The U.S. Office of Special Counsel revealed more details of an incident when the Department of Veterans Affairs San Diego Healthcare System allegedly collected liver tissue from patients without their consent.
The Office of Special Counsel started investigating the alleged wrongdoings in 2016. The story was first reported on in 2018, and the government office released its subsequent report Feb. 10.
Two whistleblowers told the office that the hospital's former chief of gastroenterology, Samuel Ho, MD, had patients undergo transjugular liver biopsies to harvest liver tissue for a hepatitis-focused research study, according to a report by local CBS affiliate CBS8.
The hospital conducted an internal investigation and determined the GI physician was in violation of research protocol and put patients at increased risk for bleeding and pain, according to the Office of Special Counsel. However, the VA subsequently determined the procedures were the "standard of care."
Before the hepatitis research-related collection began, the system did not perform any transjugular liver biopsies, the government report said.
Henry Kerner, special counsel, said in the government's report: "The whistleblowers continue to provide consistent, clear support for their contention that transjugular biopsies were unnecessary for many of the patients in this study. The agency's determination, in light of the whistleblowers' evidence, remains unconvincing."
The Office of Special Counsel wrote letters to President Joe Biden and Congress this week, stating the VA's investigation into the study didn't meet its standards. Mr. Kerner said, "I encourage the VA to consider additional critical review of the actions of the [researchers] during the lifecycle of the study."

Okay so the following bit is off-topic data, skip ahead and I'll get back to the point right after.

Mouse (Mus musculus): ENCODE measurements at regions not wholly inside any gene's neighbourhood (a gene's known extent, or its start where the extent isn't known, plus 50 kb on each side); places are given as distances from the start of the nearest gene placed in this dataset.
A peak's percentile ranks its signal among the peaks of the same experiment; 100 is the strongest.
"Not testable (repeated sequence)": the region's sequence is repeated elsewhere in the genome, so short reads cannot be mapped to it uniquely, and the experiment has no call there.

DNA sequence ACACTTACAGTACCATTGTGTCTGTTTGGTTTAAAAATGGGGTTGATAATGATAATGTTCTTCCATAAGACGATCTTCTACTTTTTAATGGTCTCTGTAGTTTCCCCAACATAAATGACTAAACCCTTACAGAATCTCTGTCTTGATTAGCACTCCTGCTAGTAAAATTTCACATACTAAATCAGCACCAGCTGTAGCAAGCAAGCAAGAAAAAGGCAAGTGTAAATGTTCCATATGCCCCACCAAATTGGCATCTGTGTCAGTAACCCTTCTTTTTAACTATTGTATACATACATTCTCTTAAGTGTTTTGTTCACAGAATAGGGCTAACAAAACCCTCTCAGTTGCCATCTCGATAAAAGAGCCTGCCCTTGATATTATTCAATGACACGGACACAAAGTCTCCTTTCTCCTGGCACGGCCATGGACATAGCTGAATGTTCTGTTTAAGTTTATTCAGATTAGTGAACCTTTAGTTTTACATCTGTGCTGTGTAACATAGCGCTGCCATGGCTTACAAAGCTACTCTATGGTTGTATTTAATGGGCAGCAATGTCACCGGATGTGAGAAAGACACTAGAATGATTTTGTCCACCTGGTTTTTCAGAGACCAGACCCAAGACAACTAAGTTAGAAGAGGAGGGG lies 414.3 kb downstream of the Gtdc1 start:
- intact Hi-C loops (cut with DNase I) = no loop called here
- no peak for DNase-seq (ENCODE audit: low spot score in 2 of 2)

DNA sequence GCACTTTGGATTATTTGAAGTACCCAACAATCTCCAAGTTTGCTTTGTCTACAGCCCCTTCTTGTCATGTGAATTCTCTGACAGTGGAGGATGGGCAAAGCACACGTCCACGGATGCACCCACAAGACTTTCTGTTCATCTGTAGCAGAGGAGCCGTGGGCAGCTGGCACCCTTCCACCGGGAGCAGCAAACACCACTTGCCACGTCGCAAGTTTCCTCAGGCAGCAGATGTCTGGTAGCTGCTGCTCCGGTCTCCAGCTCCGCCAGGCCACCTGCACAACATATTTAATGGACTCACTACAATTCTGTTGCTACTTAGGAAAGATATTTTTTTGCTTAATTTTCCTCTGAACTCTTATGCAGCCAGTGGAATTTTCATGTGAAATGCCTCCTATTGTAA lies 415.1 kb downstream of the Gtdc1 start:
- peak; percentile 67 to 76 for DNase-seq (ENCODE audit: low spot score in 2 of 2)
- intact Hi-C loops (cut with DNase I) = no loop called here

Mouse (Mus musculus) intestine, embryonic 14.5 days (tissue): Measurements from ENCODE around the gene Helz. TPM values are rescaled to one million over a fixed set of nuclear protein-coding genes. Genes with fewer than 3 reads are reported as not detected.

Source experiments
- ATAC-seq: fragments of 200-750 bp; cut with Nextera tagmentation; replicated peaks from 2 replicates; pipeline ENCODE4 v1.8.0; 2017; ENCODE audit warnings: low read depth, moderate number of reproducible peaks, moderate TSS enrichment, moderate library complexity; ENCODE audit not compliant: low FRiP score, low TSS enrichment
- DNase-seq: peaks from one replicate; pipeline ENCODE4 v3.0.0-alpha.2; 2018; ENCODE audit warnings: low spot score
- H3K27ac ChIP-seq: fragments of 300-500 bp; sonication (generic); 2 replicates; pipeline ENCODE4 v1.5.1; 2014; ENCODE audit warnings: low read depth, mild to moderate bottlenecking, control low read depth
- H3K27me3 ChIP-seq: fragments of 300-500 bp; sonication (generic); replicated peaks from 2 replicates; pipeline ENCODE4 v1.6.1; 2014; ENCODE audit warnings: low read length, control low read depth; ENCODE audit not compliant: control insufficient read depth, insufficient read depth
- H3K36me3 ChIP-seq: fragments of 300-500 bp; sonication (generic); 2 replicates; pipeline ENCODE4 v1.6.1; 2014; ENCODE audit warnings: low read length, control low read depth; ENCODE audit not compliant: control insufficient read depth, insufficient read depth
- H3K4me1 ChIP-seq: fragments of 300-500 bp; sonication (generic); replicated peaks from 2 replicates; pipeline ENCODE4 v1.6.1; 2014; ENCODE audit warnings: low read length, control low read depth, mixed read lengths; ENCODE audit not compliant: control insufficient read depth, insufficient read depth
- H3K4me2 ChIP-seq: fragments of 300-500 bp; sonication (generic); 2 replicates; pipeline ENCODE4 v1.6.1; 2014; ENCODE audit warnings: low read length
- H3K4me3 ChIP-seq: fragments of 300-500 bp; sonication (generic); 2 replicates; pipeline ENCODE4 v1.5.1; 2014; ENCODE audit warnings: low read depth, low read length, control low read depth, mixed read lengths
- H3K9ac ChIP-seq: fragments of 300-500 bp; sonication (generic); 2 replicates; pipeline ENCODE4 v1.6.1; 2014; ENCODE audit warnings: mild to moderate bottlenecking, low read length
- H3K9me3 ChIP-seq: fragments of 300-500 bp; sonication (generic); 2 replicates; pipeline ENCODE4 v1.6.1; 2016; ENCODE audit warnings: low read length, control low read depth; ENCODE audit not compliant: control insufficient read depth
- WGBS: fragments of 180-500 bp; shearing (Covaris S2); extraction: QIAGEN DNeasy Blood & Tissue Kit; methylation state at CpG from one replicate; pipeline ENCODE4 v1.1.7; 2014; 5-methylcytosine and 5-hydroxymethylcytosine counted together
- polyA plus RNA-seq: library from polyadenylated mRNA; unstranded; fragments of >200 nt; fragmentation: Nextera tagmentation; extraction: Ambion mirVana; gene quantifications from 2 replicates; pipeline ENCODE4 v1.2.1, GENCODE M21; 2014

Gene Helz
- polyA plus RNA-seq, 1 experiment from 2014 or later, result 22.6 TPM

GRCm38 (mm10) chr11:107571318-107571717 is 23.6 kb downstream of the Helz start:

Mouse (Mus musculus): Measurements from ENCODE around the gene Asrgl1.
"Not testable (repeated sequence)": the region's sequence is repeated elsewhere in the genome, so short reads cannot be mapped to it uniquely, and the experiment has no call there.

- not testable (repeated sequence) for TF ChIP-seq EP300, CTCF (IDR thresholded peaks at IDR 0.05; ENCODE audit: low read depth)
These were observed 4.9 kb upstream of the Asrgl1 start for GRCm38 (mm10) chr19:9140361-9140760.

The VA released a statement Feb. 12, standing by its conclusion the biopsies were the standard of care, CBS8 reported.
The VA was participating in a $6 million international research project to find treatment for patients with alcoholic hepatitis, CBS8 reported. Researchers were supposed to collect leftover liver tissue after patients received biopsies to study.
Twenty-two patients with alcoholic hepatitis enrolled in the study, and at least 37 other patients without hepatitis were supposed to serve as a comparison, but those cases often had incomplete medical records.
The San Diego VA never terminated the study after discovering major ethics and policy violations. The study concluded when funding ran out in November 2018. No one was punished for their role in the research. Dr. Ho left the VA and took a job in Dubai, United Arab Emirates, in mid-2018.